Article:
A Curious Thanks to Thanksgiving

Will Nuelle

Editorials Editor

At this point I’m burnt out. It’s the Friday before Thanksgiving break, and I’ve never been more tired in my life. I’ve been stuck in the never-ending cycle of academics, athletics, and extra-curriculars, each weekend gaining a bit of rest, but then losing a little bit more the week after; needless to say, the aggregate is not in my favor. It’s vicious. Granted, I have a heavy class load, but I know what I’m feeling isn’t an isolated one at Latin. Students all over the school complain about being “tired” or “done with school,” so intellectually exhausted that it makes it hard to feel passionate about what we’re doing.

I was recently taking an ACT practice test, and was given a passage about the relationship between “leisure time” and “economic productivity.” The main idea of the passage was that people, especially Americans, were forgoing their own time for relaxation in favor of making more money. On a different scale, that idea holds true at Latin. We forgo our own leisure time in favor of activities that make us more “successful” in High School (success here being defined as looking more attractive in the college admissions process). However, the standard for getting into college and being “successful” is continuously being redefined by students around the country who have less and less time to relax and more and more ways to boost their resumes. It’s a sad truth, but it seems that leisure time and the common definition of success in high school are slowly becoming mutually exclusive. It’s no one’s fault either; competition is getting better and better and we’re doing as much as we can to keep in the game and there’s no reversing the trend. As much as I hate to admit it, I’m part of this system, too. On some level, we all are – of course, some more than others. Some might argue that they aren’t getting tired of what they’re doing because they love everything they’re doing. To that I say: I don’t doubt it, but we all long for some time to decompress, some time to see friends, some time to have no obligations. It makes me question what I do all of this for. I really do love learning, but like all things, learning is only enjoyable until it becomes oppressive.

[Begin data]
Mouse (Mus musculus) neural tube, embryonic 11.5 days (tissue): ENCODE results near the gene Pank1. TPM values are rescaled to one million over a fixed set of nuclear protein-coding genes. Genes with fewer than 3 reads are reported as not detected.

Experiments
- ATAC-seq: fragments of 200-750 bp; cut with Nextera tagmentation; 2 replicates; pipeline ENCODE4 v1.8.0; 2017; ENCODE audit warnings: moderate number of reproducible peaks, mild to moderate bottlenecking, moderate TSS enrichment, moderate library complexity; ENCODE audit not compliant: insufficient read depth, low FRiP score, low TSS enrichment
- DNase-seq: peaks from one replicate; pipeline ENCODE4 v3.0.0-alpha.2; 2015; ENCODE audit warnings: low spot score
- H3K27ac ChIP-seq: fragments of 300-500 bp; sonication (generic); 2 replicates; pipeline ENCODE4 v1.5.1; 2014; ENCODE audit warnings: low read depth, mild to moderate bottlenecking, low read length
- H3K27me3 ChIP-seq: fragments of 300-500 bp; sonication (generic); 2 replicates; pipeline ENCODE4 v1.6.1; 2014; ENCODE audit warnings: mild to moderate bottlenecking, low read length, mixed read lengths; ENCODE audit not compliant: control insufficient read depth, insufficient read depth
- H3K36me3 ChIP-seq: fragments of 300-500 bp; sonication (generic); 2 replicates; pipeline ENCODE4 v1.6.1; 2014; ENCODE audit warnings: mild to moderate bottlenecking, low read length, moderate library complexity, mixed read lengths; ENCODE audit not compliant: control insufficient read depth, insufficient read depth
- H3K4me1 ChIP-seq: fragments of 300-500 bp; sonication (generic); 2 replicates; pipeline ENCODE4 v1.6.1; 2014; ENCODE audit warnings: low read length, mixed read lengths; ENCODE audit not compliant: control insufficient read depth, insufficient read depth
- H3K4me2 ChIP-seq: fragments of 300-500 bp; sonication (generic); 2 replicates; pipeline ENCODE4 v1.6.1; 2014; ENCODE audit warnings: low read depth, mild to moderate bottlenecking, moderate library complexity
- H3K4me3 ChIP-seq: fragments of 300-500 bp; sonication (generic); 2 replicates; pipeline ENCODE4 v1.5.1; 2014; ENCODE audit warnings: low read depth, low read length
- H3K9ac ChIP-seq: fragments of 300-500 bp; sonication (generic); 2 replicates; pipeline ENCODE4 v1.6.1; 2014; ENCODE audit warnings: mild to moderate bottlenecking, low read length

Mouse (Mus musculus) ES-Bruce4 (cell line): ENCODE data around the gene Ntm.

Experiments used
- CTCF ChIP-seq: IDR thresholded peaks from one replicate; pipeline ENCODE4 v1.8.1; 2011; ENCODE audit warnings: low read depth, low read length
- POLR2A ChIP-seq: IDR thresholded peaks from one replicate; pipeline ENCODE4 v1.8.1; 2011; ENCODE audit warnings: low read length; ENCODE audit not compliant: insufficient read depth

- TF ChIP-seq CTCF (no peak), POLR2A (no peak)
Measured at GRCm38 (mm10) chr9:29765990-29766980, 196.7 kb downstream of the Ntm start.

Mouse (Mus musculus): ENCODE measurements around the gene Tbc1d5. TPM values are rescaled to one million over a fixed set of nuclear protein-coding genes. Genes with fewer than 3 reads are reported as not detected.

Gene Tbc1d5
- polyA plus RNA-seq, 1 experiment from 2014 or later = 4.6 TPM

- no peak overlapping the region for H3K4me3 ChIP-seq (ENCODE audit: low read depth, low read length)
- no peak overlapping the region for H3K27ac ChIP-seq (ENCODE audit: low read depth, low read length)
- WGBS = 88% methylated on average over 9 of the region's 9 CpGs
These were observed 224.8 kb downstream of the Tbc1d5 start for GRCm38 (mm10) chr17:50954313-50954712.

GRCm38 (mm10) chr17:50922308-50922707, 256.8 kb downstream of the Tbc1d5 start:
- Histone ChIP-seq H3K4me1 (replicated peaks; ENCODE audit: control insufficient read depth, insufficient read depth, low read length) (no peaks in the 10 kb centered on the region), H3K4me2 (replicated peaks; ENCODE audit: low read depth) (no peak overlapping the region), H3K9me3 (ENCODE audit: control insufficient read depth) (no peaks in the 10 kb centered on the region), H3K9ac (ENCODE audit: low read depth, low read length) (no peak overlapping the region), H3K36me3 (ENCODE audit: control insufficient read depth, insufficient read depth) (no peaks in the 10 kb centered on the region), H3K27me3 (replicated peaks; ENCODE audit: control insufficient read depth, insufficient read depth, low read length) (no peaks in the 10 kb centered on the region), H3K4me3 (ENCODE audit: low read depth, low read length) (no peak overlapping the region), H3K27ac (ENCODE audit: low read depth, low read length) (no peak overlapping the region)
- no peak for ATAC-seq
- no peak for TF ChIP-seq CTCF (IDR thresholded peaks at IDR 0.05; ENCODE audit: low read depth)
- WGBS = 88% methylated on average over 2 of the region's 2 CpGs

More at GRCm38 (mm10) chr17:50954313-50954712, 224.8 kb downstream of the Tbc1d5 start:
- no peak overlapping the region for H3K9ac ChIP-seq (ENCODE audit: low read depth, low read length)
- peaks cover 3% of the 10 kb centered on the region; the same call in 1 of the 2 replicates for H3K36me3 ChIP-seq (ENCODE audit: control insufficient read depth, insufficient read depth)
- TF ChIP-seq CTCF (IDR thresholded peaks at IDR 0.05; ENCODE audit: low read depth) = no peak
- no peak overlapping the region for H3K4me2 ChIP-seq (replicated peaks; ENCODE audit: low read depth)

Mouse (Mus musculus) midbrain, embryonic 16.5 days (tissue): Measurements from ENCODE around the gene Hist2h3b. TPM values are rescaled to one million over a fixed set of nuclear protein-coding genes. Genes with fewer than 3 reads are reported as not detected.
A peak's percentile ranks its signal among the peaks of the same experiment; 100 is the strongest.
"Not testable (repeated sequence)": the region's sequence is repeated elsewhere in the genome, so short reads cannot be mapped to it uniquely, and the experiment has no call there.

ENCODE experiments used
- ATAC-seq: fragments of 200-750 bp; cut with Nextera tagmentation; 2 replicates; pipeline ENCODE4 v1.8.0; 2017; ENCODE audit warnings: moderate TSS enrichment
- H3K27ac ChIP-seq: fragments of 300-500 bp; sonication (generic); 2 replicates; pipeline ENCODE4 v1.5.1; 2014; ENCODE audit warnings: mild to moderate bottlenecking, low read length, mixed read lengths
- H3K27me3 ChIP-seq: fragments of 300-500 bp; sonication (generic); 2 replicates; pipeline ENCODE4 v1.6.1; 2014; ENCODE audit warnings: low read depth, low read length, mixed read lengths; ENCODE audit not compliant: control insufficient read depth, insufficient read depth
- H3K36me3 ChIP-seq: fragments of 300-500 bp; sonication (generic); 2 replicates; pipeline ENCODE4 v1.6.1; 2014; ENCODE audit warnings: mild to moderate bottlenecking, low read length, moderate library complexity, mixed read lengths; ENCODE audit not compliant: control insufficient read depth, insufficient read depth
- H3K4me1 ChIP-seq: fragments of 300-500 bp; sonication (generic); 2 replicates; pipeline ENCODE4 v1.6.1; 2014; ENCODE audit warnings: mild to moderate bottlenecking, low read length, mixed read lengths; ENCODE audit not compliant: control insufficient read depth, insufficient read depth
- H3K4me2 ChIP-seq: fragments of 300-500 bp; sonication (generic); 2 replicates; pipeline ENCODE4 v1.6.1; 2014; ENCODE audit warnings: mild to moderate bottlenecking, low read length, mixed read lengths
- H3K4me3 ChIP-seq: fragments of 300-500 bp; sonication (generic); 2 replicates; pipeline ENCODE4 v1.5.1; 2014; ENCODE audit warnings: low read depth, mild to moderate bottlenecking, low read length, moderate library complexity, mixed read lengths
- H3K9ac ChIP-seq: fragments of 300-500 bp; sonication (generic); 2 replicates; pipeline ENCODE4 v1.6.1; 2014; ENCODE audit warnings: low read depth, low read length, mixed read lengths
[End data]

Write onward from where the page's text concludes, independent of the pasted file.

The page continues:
How do we fix this, then? Well, we don’t. It’s not really easy to change an entire system. I would say stop caring about common definitions of success, but that’s a bit idealistic; to tell yourself that you don’t care where you go to college or how much money you make and that you only care that you’re happy is an easy thing in theory, but it’s hard to act upon. This is why I love Thanksgiving, and all breaks. So, thank you, Thanksgiving, and Christmas, and Spring Break, and especially you, Jewish Holidays, oh and I won’t forget you, Presidents’ Day and MLK. You guys let me work to exhaustion because I know I have some relaxation to look forward to. Breaks allow us to do all that we please by giving us a little time for recuperation. I think the best way to handle breaks is to let them be just that: breaks. So, take some time off, do no work, sleep-in, read for fun, watch a few movies, see your friends, hang out with your parents, walk your dog!, because you earned it.